“That is SOOO so so so FAKE!” exclaims my 16-year-old English student from Beijing this morning when I show her the iconic China photo on the front page of today’s Vancouver Sun. She isn’t angry but she’s keyed up, the strength of her feelings quickly exceeding that of her English vocabulary. After insisting that the man never actually got run over and that he voluntarily put himself in harm’s way, she changes targets, “…was one of the student leader, and she SOOO so so so SO SUCKS!” I know which particular student leader she’s referring to and I’ve heard this character assassination before. So apparently she’s heard something about the event. This is one of the ESL students to whom I gave some Google and YouTube homework about this particular event a month ago.
Before I showed her the paper, I asked her, “Did you know that today is special? The whole world is thinking about China. All the major newspapers have stories about China. Do you know why?” She didn’t. Her guess: swine flu.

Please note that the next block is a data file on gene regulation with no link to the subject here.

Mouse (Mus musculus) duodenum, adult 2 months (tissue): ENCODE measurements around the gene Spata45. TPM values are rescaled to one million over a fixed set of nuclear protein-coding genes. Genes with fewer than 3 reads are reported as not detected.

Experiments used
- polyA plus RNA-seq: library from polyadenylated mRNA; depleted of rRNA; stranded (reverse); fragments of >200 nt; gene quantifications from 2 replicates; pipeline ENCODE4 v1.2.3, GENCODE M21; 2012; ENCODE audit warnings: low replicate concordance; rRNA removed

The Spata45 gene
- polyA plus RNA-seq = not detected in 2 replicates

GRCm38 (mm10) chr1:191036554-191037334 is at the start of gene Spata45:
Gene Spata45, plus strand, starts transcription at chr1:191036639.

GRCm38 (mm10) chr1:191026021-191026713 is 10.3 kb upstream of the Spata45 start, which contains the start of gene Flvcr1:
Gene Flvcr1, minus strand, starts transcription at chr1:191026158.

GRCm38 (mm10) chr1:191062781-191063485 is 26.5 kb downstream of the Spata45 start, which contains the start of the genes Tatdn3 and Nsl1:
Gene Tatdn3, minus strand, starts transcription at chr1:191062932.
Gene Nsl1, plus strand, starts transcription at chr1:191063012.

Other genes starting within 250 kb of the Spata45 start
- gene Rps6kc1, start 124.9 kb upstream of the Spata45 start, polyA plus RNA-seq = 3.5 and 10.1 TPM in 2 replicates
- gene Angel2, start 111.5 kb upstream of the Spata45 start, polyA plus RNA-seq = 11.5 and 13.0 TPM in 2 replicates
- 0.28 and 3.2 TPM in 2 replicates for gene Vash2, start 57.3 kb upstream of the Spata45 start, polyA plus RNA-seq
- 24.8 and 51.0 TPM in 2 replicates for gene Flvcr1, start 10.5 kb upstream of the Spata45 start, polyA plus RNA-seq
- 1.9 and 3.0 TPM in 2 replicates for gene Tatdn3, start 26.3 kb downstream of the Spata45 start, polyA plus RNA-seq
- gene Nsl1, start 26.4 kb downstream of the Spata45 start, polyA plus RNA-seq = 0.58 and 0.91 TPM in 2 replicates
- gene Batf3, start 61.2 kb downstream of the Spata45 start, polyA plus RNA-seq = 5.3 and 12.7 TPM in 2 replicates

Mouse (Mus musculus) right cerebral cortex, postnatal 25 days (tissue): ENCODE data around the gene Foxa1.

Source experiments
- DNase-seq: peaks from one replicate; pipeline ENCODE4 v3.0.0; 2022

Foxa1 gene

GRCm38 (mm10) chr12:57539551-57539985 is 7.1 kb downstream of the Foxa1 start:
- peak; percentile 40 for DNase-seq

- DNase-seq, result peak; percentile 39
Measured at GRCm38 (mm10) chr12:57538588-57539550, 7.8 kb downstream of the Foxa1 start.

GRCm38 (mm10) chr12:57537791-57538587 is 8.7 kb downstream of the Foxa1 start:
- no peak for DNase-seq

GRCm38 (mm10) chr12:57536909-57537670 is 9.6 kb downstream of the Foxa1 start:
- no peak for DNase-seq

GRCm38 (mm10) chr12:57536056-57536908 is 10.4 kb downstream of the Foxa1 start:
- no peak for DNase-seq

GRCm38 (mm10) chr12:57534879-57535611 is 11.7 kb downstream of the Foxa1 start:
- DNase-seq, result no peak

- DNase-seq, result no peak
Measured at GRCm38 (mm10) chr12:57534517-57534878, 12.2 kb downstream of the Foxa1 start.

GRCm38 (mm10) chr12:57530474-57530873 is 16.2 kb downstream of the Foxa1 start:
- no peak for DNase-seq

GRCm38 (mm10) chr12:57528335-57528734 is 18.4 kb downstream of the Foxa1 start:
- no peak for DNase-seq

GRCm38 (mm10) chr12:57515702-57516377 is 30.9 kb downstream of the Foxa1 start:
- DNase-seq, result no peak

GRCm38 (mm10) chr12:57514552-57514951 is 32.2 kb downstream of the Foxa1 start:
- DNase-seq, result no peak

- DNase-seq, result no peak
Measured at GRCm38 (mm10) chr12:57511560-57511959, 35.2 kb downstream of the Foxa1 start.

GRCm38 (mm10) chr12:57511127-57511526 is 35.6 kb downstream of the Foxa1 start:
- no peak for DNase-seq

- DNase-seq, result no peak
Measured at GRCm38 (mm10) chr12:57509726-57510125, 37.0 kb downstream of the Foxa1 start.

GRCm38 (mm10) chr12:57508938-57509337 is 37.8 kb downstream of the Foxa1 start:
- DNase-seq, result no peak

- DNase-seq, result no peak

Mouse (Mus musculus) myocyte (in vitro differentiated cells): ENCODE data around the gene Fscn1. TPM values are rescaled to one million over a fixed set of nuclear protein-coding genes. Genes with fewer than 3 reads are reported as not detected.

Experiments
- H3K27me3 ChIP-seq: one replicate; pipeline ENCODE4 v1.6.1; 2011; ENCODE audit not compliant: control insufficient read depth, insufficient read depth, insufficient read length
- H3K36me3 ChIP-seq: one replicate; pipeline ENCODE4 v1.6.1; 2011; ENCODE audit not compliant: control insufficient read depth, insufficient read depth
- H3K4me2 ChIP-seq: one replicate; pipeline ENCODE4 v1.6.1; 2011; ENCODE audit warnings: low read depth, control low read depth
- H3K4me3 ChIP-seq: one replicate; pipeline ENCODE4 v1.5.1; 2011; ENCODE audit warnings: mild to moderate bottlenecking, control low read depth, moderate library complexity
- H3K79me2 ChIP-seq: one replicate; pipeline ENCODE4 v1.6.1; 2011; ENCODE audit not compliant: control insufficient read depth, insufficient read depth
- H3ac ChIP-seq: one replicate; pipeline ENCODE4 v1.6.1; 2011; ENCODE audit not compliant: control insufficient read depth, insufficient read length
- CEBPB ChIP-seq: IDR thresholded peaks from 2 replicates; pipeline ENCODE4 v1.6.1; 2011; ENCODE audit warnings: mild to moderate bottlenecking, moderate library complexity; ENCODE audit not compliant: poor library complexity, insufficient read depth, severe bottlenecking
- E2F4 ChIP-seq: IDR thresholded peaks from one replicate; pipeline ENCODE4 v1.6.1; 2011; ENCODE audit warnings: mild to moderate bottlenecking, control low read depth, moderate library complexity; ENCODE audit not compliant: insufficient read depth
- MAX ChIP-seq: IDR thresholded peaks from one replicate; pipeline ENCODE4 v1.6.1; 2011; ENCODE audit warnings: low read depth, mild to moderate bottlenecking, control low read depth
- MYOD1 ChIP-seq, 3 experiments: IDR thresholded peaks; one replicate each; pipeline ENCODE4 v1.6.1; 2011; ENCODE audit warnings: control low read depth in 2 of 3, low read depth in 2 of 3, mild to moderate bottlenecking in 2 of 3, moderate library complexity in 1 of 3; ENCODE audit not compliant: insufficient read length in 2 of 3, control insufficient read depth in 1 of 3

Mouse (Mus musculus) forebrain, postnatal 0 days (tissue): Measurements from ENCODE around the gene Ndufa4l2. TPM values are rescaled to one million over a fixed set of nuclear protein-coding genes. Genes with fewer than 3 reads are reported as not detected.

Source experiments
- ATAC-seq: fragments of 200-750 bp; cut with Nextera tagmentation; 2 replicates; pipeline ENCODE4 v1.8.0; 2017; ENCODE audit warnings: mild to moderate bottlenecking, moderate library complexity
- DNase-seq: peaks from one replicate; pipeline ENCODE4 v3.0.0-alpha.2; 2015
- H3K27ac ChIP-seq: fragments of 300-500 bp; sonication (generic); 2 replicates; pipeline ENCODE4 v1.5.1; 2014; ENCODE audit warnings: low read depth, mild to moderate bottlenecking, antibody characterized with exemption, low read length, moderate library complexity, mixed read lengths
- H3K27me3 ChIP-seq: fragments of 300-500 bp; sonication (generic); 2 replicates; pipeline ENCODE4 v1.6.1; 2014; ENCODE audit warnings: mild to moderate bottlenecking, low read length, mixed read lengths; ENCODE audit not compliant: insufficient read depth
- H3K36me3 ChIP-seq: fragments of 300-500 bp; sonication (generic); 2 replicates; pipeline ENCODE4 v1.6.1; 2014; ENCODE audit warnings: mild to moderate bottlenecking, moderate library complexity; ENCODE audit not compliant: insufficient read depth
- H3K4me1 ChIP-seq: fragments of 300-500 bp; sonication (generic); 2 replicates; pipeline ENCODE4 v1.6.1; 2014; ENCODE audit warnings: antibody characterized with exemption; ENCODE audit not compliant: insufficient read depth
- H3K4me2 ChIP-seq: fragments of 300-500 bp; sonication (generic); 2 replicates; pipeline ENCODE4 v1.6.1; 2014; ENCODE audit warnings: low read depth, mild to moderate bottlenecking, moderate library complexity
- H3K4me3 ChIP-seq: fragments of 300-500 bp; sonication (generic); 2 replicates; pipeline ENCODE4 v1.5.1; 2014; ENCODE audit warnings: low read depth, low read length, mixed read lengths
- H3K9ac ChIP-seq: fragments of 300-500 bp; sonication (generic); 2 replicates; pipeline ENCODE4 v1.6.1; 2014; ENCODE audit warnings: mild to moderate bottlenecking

Today’s Vancouver Sun, which I’d nabbed from the staff room before my morning one-on-one tutoring session, carried two decent articles and some photos to mark this historic day. I was curious about how much or how little my student knew about the event, plus I wanted her to see some decent representative examples of how Canadians think and write about China.
I didn’t argue or push it with her, as I didn’t think that’d be appropriate. I guessed correctly that she’d be interested in how China is portrayed in the local papers and was curious about her reaction. After a bit we discussed another unrelated story illustrating interesting aspects of Canadian society and before calling it a day.
(P.S. – Comments are closed on this one. This topic is still officially taboo in China and I’m not here to be political, so I’m not gonna risk getting blocked over it.
P.P.S. – If you’re concerned that I was being unethical with this student, please see this clarification of what actually happened.)